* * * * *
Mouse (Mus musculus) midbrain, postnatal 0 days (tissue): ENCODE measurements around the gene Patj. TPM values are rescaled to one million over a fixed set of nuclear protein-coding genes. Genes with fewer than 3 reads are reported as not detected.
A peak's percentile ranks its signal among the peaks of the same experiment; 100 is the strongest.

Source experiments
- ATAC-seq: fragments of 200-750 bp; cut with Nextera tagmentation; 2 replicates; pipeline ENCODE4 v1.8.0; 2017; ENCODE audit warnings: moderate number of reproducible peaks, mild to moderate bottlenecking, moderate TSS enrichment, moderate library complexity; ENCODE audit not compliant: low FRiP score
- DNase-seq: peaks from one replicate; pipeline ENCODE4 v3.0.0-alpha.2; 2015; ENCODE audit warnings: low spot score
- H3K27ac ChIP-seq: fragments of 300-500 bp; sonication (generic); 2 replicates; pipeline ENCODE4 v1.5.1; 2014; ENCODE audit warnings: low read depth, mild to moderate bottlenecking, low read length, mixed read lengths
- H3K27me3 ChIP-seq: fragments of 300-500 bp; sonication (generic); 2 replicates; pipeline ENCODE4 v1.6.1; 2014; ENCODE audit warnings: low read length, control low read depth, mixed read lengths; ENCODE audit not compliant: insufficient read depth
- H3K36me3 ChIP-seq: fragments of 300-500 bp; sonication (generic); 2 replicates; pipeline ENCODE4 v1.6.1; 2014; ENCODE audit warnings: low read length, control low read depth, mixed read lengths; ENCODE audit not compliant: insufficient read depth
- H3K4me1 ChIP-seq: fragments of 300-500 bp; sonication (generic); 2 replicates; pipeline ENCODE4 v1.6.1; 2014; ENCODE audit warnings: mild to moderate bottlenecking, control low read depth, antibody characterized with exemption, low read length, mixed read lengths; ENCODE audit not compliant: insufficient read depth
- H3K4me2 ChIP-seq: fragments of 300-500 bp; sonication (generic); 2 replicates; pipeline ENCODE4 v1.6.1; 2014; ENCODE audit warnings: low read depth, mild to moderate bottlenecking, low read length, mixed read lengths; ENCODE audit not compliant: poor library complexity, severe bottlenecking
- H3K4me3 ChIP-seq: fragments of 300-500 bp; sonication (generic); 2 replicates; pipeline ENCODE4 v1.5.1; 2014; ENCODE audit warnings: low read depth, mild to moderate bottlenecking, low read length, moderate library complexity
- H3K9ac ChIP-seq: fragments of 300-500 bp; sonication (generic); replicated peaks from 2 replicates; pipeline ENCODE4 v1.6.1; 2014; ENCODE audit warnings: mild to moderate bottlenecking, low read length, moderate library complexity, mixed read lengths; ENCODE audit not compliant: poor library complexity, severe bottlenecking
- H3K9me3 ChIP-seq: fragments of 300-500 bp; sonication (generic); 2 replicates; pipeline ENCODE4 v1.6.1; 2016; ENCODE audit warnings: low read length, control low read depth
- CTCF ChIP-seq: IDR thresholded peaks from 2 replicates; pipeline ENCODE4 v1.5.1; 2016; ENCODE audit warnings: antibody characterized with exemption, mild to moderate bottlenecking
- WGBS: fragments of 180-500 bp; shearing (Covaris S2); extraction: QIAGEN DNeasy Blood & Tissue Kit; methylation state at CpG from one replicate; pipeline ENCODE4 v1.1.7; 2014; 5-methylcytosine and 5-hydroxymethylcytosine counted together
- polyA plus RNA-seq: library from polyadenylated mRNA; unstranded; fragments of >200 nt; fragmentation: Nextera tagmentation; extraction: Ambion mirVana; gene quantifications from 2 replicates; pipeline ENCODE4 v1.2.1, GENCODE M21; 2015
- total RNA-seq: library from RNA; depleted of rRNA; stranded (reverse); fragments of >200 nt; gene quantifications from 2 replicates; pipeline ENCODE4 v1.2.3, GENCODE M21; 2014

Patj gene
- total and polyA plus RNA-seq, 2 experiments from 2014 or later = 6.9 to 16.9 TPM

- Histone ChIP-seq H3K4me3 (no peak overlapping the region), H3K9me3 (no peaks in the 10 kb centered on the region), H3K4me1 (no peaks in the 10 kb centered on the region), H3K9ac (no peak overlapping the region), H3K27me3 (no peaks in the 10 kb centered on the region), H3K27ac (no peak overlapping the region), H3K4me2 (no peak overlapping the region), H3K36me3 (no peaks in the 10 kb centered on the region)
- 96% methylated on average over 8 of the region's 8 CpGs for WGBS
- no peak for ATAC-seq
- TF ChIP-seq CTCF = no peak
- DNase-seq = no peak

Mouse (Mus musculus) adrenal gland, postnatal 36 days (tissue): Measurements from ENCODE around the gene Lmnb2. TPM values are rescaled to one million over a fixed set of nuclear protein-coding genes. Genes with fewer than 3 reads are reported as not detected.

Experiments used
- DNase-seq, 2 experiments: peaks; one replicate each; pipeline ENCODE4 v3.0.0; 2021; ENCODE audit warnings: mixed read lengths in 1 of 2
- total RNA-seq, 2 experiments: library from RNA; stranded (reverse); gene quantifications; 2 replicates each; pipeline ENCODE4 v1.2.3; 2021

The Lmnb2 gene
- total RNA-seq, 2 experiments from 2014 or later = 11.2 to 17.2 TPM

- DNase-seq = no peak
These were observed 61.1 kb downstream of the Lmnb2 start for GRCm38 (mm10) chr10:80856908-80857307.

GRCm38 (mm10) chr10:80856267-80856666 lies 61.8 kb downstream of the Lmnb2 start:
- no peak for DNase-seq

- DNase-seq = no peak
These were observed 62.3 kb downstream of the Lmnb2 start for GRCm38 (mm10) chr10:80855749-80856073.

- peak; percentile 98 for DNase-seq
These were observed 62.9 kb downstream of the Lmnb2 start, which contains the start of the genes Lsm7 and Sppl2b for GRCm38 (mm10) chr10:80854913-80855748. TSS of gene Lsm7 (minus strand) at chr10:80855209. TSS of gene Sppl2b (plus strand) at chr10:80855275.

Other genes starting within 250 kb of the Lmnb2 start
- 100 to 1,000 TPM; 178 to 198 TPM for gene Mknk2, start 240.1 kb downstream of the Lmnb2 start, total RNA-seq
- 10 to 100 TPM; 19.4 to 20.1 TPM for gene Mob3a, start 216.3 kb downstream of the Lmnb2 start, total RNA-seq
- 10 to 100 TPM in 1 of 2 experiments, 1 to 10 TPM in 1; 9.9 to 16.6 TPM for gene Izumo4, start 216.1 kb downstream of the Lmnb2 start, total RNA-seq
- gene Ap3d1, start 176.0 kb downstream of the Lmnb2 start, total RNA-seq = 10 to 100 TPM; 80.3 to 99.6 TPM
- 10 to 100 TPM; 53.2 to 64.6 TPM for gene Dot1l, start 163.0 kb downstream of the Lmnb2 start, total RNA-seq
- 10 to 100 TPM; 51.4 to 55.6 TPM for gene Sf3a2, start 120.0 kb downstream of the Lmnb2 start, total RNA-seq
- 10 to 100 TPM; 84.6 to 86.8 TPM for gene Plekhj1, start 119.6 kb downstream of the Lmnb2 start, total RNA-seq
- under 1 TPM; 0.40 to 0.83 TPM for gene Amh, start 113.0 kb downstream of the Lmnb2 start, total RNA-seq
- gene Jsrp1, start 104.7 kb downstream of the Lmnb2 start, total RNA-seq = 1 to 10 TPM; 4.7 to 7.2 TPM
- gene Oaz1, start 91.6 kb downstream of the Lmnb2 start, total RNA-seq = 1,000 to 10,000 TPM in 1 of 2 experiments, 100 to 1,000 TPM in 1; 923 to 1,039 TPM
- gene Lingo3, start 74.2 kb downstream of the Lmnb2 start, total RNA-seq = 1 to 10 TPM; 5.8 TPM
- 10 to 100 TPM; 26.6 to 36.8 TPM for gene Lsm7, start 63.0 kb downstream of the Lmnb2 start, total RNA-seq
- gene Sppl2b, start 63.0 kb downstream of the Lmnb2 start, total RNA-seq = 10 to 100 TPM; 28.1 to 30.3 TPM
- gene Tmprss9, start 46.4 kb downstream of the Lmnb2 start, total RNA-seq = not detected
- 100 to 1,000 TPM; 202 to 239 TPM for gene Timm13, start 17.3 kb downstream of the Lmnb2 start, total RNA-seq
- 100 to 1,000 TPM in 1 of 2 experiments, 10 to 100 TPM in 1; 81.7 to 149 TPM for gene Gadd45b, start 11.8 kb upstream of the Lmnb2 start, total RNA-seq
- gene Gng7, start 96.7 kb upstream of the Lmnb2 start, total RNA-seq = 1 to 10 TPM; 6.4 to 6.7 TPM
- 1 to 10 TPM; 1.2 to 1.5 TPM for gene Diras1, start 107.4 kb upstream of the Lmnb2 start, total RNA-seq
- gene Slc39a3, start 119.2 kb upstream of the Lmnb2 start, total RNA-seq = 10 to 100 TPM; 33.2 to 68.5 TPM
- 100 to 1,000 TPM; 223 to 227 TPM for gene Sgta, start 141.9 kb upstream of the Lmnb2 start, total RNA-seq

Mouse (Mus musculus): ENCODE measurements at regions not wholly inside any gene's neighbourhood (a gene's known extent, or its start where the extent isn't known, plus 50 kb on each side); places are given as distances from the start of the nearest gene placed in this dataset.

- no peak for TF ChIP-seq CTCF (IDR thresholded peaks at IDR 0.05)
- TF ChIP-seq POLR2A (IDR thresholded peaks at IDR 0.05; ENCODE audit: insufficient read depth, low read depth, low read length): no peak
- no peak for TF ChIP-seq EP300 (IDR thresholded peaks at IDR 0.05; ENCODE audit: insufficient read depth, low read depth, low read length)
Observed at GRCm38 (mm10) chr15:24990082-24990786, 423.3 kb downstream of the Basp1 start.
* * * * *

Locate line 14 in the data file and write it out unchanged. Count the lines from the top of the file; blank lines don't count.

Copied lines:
- CTCF ChIP-seq: IDR thresholded peaks from 2 replicates; pipeline ENCODE4 v1.5.1; 2016; ENCODE audit warnings: antibody characterized with exemption, mild to moderate bottlenecking